Q1 Earnings Season Seen So-So Beyond Fed-Fueled Housing

Investor's Business Daily

The ongoing housing rebound likely lifted banks and homebuilders in the first quarter. But for the rest of corporate America, expectations are muted for the earnings season now under way.

Analysts collectively expect S&P 500 companies to report Q1 earnings rose just 1.5% vs. a year earlier, according to Thomson Reuters. That's a sharp revision from Wall Street's 4.3% analysts had forecast back on Jan. 1.

That outlook came before Alcoa's (AA) late Monday earnings, which marked the unofficial start to the reporting season.

The S&P 500 stock index shot up 10% in Q1. But it's not because analysts expect great earnings.

Most Negative In 11 Years

Companies have tamped down expectations, with 108 so far offering negative pre-announcements. Only 23 have chimed in with rosier EPS views. That's the most bearish positive-to-negative ratio since Q3 2001 — amid a recession and the 9/11 terrorist attack — according to Greg Harrison, a Thomson Reuters earnings research analyst.

Still, observers expect actual results to clear the current modest view. In typical fashion, analysts have grown more conservative as reporting dates near. Then companies leap over those lowered hurdles.

"There's this whole investor relations business of managing expectations which has become an art form, and therefore has made me very skeptical of earnings estimates," Hugh Johnson, chief investment officer of Hugh Johnson Advisors, told IBD. He still expects growth, though at a more modest pace than Q4's 6.4%, as Europe's credit crises weigh on large international firms and sequestration cuts bite into earnings at home.

Airlines and some technology firms say they're already feeling the pinch from that package of government spending cuts that went into effect March 1.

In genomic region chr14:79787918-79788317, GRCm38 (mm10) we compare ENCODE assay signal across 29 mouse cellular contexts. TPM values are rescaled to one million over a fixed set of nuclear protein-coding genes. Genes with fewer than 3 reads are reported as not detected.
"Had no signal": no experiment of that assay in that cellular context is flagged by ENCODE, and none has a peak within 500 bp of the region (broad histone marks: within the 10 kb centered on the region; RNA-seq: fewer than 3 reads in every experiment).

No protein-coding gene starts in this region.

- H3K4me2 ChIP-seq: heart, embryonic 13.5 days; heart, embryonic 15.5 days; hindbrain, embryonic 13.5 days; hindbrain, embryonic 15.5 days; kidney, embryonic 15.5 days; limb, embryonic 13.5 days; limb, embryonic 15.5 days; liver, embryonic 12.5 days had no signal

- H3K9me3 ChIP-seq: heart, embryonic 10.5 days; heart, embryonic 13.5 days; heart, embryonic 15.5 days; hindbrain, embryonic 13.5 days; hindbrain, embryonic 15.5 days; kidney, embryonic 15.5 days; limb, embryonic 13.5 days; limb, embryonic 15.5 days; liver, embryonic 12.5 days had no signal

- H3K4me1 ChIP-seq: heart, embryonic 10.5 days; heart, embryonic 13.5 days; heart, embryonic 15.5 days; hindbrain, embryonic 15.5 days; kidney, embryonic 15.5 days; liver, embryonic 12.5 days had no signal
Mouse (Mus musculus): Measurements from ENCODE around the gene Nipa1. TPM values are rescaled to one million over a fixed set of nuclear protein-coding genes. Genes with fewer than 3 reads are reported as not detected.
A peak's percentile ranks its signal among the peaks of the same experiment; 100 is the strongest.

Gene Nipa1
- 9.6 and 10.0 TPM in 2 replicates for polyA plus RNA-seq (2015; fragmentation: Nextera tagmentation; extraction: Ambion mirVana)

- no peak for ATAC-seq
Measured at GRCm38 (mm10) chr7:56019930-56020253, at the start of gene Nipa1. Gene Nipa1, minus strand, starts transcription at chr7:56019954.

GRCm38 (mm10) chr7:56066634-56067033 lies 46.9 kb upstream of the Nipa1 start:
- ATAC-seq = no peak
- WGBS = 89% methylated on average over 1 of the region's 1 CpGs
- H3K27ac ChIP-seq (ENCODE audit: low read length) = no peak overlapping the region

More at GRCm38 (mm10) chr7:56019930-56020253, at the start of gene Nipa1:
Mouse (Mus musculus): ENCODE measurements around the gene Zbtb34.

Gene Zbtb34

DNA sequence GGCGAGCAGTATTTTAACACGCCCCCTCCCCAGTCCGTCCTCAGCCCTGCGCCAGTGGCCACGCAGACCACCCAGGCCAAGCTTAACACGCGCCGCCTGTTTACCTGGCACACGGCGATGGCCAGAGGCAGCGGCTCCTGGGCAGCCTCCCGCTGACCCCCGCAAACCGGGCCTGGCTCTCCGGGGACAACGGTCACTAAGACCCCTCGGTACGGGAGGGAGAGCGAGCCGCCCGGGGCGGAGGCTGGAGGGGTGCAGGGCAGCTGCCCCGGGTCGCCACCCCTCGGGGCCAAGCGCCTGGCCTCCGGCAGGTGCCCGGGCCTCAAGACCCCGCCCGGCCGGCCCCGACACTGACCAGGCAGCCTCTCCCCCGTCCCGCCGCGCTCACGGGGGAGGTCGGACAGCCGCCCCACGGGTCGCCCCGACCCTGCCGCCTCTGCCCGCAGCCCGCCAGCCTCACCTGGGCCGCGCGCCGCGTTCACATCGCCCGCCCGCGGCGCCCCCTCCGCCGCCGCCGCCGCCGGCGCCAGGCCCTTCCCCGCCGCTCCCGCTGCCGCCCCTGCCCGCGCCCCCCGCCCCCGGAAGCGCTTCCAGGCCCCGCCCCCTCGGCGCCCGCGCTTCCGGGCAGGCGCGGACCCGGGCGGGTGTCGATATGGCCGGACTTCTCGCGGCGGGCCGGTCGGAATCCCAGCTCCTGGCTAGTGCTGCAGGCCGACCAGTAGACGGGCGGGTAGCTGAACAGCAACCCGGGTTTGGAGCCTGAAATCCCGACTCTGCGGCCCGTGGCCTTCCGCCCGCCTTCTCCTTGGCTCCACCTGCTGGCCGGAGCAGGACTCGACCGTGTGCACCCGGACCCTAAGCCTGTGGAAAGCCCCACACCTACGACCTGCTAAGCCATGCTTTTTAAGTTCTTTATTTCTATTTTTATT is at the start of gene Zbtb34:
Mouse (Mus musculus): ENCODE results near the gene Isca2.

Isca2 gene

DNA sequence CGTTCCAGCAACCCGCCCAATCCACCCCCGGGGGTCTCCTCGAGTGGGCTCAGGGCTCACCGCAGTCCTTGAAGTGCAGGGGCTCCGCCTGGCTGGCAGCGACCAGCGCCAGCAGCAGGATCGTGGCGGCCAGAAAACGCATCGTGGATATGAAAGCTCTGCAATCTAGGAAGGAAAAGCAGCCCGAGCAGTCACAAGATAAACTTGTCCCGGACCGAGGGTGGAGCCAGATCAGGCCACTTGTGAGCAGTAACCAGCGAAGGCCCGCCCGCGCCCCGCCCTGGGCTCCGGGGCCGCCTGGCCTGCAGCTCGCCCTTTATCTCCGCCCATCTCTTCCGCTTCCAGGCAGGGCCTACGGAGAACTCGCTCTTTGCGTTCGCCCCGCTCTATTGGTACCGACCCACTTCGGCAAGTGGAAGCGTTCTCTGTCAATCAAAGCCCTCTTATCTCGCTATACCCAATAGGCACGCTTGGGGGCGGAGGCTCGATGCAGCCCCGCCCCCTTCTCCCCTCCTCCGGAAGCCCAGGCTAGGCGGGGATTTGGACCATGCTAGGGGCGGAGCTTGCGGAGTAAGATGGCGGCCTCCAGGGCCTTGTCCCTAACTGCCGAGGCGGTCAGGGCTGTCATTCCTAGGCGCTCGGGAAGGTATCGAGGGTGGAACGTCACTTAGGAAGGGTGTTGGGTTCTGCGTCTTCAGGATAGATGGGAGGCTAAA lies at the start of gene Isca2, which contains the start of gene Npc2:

Just 4% of S&P 500 firms have reported Q1 earnings. As usual, most beat analysts' expectations.

Alcoa late Monday said it earned 11 cents a share vs. views for 8 cents. Revenue fell 1% to $5.8 billion, just under forecasts.

The aluminum giant is no longer widely viewed as a bellwether. Still, it noted rising demand for its versatile metal, particularly in the aerospace sector.

A handful of other S&P 500 companies are on deck this week.

The nation's largest bank by assets, JPMorgan Chase (JPM) reports Friday morning, as does top mortgage lender Wells Fargo (WFC).

Hopes are highest for the financial sector, which has rebounded on an improved housing lending environment and a resurgence of mergers and acquisitions. Analysts forecast earnings in that sector to climb 10.8%, on a 2.9% hike in revenue.

And consumers have been surprisingly resilient. Analysts forecast a 7.8% earnings gain for consumer discretionary firms, with revenue climbing 5.1%. The three homebuilders in that group are expected to put up 271% collective earnings, due in part to continued low interest rates, rising rents and pent-up demand .

The Federal Reserve's near-zero rates and aggressive purchases of Treasury and mortgage securities also have helped builders and lenders.

"Some of those macro themes that were driving that last quarter are still in play," Thomson Reuters' Harrison said.

But sequestration cuts could give retailers a tough time, he notes. Retailers won't be reporting en masse for another month.

S&P 500 technology profits are seen falling 2.5%, with Apple (AAPL) weighing heavily. It's forecast to show a 17% profit decline, Harrison said. The iPhone and iPad maker has faced weaker demand amid rising competition from Samsung and other smartphones using Google (GOOG) Android software.

Industrial and health care profits also likely fell in Q1.

Corporate profit margins are near record highs, so revenue growth is crucial to future earnings gains. But S&P 500 sales have been sluggish. Analysts see revenue climbing just 1% in Q1. Sales climbed 3.6% in Q4, and that followed Q3's 0.8% drop.

Going forward analysts expect some rebound, with sales seen rising 3.6% in Q2 and 5.9% in Q3.

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